Plantains are used as food plants by the larvae of some species of Lepidoptera (butterfly and moth) - see list of Lepidoptera that feed on plantains.

They are found all over the world, including America, Asia, Australia, New Zealand, Africa and Europe. Many species in the genus are cosmopolitan weeds. They are found in many different habitats, most commonly in wet areas like seepages or bogs. They can also be found in alpine and semi-alpine or coastal areas. The cosmopolitan weeds can be frequently seen at the side of roads.

Uses[edit]

Plantago species have been used since prehistoric times as herbal remedies. The herb is astringent, anti-toxic, antimicrobial, anti-inflammatory, anti-histamine, as well as demulcent, expectorant, styptic and diuretic.[2] Externally, a poultice of the leaves is useful for insect bites, poison-ivy rashes, minor sores, and boils. In folklore it is even claimed to be able to cure snakebite. Internally, it is used for coughs and bronchitis, as a tea, tincture, or syrup. The broad-leaved varieties are sometimes used as a leaf vegetable for salads, green sauce, et cetera.

Plantain seed husks expand and become mucilaginous when wet, especially those of P. psyllium, which is used in common over-the-counter bulk laxative and fiber supplement products such as Metamucil. P. psyllium seed is useful for constipation, irritable bowel syndrome, dietary fiber supplementation, and diverticular disease. Plantain has been consumed as human food since prehistory. For example, archaeological recovery along California's Central Coast has demonstrated use of this species as a food since the Millingstone Horizon.[3]

Psyllium supplements are typically used in powder form, along with adequate amounts of fluids. A dose of at least 7 grams daily taken with adequate amounts of fluid (water, juice) is used by some for management of elevated cholesterol. There are a number of psyllium products used for constipation. The usual dose is about 3.5 grams twice a day. Psyllium is also a component of several ready-to-eat cereals.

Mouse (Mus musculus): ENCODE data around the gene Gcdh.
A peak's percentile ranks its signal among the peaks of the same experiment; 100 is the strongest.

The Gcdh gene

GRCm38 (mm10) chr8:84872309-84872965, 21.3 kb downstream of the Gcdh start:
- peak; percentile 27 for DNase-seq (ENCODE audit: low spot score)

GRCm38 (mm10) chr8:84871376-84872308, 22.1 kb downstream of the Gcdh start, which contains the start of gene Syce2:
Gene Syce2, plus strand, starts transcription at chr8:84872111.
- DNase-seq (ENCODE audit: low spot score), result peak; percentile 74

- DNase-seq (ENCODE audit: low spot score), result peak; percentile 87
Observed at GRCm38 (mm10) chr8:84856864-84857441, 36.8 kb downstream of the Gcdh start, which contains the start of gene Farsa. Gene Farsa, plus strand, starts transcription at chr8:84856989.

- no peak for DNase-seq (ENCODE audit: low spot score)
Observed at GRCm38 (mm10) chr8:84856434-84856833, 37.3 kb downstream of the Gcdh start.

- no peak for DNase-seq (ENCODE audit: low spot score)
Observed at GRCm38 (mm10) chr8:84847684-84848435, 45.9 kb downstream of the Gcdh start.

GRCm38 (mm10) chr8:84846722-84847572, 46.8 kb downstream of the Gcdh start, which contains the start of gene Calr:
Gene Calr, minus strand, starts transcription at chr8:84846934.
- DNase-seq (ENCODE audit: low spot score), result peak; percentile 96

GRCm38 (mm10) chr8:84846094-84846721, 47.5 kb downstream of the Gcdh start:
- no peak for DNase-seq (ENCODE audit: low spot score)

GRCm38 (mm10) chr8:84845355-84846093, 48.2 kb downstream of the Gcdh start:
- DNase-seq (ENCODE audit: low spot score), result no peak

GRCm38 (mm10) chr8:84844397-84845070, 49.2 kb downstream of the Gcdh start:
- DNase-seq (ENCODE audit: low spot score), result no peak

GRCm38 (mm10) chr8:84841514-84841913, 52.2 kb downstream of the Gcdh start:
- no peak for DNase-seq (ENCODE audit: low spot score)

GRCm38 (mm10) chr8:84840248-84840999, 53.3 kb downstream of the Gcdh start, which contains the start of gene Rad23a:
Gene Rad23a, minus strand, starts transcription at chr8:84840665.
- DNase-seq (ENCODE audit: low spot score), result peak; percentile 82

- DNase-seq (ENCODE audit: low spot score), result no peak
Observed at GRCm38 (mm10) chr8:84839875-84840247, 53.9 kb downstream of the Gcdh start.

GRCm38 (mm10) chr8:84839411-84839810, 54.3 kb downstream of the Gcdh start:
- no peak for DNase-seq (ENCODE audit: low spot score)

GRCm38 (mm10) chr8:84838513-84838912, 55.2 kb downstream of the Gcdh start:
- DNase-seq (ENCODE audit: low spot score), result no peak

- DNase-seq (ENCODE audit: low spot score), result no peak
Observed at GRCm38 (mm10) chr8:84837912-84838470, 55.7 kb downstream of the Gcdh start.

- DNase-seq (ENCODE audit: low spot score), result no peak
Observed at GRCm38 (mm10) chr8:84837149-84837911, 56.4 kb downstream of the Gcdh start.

Mucilage from Desert Indianwheat (Plantago ovata) is obtained by grinding off the husk. This mucilage, also known as Psyllium, is commonly sold as Isabgol, a laxative which is used to control irregular bowel syndrome and constipation.[4] It has been used as an indigenous Ayurvedic and Unani medicine for a whole range of bowel problems.

As Old English Wegbrade the plantago is one of the nine plants invoked in the pagan Anglo-Saxon Nine Herbs Charm, recorded in the 10th century. In Serbia, Romania, and Bulgaria, leaves from Plantago major are used as a folk remedy to preventing infection on cuts and scratches because of its antiseptic properties. In Slovenia and other Central European regions, the leaves were traditionally used topically as a cure for blisters resulting from friction (such as caused by tight shoes etc.) and as relief on mosquito bites in eastern Westphalia as well as western Eastphalia.

There may also be a use for plantains in the abatement of enteric methane from ruminants,[5] as the natural compounds present (e.g. condensed tannins; ~14g/kg DM), affect the acetate-propionate ratio in the rumen which is a primary mechanism by which methanogenesis is restricted.[6] Currently this is not a viable option in any significant scale due to agronomic difficulties.

Species[edit]